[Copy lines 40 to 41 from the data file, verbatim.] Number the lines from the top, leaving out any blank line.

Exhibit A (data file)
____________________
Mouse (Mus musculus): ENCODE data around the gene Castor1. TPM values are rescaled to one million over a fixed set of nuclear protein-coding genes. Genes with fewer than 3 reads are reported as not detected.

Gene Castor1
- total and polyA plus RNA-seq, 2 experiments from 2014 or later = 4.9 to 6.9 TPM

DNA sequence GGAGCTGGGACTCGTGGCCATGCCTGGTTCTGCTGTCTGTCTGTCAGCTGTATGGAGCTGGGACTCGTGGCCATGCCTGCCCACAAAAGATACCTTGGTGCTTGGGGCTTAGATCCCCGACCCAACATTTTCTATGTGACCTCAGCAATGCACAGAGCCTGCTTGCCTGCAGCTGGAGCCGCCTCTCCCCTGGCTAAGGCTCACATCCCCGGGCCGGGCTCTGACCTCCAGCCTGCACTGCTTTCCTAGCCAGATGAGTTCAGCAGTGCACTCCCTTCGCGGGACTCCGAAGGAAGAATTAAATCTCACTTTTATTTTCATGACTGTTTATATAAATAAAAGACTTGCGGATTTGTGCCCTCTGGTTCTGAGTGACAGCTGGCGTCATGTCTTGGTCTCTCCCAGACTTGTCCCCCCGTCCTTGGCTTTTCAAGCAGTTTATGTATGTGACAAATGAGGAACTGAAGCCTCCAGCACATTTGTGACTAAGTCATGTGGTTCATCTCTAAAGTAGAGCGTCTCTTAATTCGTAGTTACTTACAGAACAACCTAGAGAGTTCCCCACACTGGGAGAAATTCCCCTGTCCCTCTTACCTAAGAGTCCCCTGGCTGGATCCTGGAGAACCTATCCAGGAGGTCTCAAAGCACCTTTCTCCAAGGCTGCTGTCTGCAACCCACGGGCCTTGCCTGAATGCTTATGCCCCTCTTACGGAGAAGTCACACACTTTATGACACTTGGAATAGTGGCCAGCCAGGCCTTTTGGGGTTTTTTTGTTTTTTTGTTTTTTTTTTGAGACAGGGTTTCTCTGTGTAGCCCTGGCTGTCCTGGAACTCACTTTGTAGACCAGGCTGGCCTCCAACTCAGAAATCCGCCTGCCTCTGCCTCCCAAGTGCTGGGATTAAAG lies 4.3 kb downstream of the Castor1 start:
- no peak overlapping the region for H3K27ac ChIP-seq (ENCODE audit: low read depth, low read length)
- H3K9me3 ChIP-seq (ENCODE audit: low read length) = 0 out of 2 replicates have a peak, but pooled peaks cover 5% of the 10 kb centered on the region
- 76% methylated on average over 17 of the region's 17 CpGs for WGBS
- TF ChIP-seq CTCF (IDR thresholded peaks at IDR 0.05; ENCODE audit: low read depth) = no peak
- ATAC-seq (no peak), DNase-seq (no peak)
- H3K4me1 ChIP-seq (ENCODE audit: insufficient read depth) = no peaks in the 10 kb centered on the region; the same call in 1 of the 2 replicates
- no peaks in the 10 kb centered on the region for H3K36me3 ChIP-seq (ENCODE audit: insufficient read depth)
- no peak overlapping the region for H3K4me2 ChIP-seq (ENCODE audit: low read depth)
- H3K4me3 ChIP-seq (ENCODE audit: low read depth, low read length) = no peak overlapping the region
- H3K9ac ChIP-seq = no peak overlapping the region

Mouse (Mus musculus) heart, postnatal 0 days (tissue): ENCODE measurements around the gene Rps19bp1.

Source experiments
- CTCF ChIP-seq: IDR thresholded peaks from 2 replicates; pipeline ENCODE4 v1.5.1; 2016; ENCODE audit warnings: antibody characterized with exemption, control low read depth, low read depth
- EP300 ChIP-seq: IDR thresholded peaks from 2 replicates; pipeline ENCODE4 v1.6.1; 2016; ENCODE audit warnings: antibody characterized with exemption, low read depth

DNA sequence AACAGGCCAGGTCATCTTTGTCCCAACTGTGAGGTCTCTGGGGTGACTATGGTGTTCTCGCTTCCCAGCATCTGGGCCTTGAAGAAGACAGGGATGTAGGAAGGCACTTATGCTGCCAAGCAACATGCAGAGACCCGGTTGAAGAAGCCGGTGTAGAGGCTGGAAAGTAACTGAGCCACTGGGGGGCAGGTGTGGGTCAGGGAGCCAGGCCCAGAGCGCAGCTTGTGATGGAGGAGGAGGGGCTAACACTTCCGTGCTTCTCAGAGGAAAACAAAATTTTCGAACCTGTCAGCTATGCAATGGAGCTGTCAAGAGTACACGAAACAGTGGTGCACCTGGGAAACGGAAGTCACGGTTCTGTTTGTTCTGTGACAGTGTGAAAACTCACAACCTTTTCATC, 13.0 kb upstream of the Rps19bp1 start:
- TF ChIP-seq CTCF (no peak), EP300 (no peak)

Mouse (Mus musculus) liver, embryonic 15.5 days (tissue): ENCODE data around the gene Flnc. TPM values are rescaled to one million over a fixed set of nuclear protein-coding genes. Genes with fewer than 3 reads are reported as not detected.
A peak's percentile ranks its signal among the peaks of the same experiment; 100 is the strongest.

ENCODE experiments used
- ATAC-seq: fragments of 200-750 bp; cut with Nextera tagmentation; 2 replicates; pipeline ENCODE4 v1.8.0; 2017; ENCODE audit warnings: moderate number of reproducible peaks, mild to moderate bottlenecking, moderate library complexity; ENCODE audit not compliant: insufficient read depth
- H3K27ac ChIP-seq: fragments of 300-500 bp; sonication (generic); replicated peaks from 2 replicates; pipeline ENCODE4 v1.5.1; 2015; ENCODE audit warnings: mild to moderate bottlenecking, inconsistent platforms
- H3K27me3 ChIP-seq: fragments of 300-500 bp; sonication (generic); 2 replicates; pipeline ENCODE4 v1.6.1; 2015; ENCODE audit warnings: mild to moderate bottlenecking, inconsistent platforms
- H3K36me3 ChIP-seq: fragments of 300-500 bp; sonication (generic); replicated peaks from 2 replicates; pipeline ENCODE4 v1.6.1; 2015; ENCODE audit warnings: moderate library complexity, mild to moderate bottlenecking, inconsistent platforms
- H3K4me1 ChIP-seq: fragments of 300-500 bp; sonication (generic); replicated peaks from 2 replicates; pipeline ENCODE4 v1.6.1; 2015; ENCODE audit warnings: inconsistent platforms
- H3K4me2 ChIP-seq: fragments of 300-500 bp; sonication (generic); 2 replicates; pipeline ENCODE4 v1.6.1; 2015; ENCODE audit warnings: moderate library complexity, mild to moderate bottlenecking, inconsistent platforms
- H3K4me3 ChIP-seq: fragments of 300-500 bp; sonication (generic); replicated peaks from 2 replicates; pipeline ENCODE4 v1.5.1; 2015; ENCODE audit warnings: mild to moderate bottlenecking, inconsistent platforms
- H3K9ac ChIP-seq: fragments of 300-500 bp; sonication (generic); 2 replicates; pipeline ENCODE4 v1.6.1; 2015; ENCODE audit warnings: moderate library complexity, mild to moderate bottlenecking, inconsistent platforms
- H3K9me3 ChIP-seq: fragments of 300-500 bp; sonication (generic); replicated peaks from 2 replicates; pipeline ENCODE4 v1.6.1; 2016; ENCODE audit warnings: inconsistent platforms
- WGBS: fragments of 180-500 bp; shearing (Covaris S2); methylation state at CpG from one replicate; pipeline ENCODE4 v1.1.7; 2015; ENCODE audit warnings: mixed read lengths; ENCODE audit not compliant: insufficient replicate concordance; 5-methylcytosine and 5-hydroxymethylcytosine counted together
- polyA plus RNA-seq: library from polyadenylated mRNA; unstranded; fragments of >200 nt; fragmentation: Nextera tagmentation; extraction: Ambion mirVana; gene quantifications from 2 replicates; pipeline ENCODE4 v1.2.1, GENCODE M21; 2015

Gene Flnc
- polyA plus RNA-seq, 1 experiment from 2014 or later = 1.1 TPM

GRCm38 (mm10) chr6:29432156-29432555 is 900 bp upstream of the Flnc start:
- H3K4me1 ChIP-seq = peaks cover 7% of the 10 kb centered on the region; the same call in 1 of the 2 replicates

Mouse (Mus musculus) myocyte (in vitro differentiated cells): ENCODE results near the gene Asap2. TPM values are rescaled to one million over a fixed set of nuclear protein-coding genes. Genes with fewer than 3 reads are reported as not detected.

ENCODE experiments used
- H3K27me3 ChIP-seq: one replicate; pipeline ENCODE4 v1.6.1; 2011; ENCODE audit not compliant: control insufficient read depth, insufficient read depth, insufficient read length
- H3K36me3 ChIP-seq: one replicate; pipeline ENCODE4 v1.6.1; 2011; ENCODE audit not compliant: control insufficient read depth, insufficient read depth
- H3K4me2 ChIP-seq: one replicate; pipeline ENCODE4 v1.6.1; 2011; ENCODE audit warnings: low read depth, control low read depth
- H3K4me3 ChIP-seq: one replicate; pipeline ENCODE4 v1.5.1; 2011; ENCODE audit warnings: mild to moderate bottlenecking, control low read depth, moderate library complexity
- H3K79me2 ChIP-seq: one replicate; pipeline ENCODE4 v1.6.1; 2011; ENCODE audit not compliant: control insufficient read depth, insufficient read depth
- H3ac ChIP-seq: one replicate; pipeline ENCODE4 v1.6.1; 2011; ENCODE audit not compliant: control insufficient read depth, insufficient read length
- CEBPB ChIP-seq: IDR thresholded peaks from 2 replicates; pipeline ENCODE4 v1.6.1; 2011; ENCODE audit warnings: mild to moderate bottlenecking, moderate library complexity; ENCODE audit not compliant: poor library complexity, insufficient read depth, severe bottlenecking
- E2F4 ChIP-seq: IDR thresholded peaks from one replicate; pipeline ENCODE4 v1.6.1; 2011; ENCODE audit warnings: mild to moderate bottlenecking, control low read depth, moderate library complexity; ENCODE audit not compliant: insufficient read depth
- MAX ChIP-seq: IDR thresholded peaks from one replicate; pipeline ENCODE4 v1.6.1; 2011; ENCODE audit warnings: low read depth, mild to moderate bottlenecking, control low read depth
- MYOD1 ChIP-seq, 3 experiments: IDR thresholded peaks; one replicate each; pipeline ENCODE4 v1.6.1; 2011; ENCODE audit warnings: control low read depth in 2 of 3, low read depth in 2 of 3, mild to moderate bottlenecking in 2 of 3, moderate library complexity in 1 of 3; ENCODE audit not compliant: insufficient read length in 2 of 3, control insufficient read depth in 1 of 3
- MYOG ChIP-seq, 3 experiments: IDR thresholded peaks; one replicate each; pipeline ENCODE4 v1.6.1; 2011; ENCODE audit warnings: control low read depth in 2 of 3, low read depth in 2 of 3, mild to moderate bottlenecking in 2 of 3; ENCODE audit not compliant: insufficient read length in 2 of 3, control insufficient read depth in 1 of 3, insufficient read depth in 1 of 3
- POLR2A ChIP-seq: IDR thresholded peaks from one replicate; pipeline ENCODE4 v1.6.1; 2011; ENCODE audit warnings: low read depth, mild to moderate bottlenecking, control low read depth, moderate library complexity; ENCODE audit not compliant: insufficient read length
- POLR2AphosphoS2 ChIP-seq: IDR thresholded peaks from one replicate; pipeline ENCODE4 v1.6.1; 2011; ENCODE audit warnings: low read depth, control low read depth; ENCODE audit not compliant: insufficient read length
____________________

ENCODE experiments used
- H3K27me3 ChIP-seq: one replicate; pipeline ENCODE4 v1.6.1; 2011; ENCODE audit not compliant: control insufficient read depth, insufficient read depth, insufficient read length